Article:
Friday, July 06, 2012

MOVING FORWARD: Securing a full school year in 2012-13

By Warren Fletcher UTLA President. President’s Perspective, United Teacher Newspaper

June 22, 2012  ::  Last week, the UTLA membership voted to ratify the 2012-13 Jobs and Services Restoration Agreement between UTLA and LAUSD. By ratifying that agreement, we were able to save the jobs of about 4,700 of our fellow teachers and health and human services professionals.

We were also able to avoid a 25 percent class-size increase in the primary grades, and we stopped the total elimination of adult education, early childhood education, SRLDP, and the elementary arts program, plus many other major job and program cuts at all levels of instruction. (Additionally, during March, April, and May, UTLA secured the reversal of several hundred RIF notices through our aggressive defense of members in the RIF hearing process.)

Close vote puts LAUSD on notice
First, I must say thank you to everyone who cast a ballot—either for or against the tentative agreement—and for taking part in making a very difficult decision. Those who voted “yes” saved thousands of jobs and stopped the dismantling of vital programs and services. Those who voted “no” sent an important and powerful message to the School Board, the superintendent, and the District (and for that matter, to the UTLA officers and Board of Directors).

The message is clear. UTLA members are angry.

As the District’s priorities demonstrate over and over again, LAUSD has shown its willingness to be cavalier about the needs of schools and students. The superintendent and School Board have felt free to adopt wildly destructive and irresponsible budgets, secure in the knowledge that the teachers would clean up their mess, that UTLA members would step up and “do the right thing” for students and the community. And for the past four years, we have done exactly that.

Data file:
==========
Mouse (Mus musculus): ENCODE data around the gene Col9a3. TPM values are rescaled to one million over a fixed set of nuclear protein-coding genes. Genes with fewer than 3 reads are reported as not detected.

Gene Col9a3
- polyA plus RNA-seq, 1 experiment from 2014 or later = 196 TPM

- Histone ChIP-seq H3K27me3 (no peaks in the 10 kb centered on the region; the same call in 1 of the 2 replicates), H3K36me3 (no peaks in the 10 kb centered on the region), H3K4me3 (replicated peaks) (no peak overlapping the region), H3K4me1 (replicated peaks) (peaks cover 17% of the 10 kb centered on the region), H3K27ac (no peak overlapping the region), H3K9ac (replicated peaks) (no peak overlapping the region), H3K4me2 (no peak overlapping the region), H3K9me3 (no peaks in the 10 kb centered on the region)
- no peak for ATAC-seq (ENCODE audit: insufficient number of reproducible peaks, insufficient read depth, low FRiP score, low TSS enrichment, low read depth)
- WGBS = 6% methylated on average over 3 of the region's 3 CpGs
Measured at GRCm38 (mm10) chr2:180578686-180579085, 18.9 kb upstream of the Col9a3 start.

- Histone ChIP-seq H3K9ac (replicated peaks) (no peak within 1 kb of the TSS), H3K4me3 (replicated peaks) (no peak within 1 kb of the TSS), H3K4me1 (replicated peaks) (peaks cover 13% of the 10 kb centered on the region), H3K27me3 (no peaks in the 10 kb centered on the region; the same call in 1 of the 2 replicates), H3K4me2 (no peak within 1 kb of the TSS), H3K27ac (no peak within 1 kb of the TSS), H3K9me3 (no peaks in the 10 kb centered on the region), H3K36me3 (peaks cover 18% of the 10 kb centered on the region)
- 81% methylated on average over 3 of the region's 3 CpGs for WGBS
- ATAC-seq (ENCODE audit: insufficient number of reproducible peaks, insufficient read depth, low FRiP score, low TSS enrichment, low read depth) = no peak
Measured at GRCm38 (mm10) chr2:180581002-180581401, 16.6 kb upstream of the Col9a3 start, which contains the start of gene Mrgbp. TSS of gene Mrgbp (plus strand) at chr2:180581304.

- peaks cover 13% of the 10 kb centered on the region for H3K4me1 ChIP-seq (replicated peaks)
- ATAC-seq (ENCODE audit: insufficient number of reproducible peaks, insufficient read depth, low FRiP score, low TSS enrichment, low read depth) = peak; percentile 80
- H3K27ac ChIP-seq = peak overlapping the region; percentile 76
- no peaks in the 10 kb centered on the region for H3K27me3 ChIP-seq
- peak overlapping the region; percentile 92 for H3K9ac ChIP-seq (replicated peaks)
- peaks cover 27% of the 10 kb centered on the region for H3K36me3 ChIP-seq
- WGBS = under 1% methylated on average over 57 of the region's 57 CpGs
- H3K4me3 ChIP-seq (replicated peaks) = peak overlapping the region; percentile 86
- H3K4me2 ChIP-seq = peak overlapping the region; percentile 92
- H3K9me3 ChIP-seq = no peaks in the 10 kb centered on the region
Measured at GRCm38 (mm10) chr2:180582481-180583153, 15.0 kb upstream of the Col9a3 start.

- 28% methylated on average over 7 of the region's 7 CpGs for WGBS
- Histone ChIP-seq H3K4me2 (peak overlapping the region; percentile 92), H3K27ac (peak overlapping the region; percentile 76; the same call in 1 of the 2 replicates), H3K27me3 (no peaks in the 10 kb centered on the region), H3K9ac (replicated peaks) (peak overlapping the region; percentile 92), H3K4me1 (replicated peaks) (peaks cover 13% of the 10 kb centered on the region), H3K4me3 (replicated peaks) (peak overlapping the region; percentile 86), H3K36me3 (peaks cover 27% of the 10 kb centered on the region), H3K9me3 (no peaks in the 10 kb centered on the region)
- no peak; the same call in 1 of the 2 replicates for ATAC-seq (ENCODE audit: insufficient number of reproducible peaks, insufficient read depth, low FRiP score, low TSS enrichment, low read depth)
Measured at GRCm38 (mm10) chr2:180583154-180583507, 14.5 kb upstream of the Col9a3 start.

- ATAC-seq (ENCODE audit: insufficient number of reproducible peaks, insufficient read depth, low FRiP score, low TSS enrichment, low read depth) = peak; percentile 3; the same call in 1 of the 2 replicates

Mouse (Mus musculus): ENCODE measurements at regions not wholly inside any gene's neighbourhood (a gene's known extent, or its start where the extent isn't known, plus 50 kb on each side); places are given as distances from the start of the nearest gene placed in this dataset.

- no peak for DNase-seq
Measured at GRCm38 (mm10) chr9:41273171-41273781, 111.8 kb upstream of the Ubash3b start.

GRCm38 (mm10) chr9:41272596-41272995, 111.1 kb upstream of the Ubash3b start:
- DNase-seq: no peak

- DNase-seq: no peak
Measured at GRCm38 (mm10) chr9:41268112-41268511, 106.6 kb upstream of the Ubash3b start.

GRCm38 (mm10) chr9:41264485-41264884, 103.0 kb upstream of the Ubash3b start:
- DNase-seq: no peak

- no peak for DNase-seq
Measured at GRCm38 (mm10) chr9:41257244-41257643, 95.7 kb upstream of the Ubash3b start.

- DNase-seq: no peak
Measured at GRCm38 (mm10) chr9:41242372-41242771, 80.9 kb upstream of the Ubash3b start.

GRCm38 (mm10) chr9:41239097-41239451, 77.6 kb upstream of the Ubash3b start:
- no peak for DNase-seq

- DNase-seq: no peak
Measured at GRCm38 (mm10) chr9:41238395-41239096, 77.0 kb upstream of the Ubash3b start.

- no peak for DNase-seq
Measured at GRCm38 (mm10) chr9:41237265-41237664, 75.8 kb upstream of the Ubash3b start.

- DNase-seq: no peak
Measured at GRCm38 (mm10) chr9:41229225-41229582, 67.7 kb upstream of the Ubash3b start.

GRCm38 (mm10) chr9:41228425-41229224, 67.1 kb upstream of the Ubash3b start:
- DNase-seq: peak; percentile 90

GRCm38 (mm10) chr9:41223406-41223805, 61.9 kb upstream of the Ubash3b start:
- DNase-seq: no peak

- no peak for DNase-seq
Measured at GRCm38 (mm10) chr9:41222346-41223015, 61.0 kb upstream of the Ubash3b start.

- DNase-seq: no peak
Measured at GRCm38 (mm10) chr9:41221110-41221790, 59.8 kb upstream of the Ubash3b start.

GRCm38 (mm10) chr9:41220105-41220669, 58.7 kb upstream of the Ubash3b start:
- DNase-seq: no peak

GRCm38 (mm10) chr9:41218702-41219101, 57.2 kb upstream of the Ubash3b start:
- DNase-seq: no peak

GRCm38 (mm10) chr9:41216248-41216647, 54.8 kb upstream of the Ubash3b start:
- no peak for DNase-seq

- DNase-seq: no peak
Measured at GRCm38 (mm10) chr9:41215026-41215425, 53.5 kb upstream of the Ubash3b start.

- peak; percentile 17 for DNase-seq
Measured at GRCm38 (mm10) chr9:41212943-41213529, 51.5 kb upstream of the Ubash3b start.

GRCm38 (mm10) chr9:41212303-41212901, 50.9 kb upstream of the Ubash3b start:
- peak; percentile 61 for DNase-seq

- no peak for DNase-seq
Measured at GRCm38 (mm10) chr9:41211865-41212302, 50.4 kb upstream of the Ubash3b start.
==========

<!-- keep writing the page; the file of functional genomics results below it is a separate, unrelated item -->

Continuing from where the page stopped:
Once again, the teachers and health and human services professionals of L.A. have taken on the burden of saving the District from itself. But our capacity— and willingness—to bear that burden, year after year, is clearly coming to an end.

Teachers have begun to worry— justifiably—that by sacrificing and putting the needs of our students and our communities first, we educators are enabling the School Board and the superintendent to continue, year after year, to eliminate dedicated teachers, to shorten the school year for every student, and to further undercut the value of an LAUSD education.

Beginning today and going forward, we must unite to change this pattern. Our first fight must be to get the governor’s education funding initiative, our financial lifeline, passed by the voters. But after that, we must demand, in coalition with parents and the community, that the District follow the new agreement and provide a full year of instruction to every student and a full year of salary to every teacher and health and human services professional in 2012-13.

Media get the furloughs wrong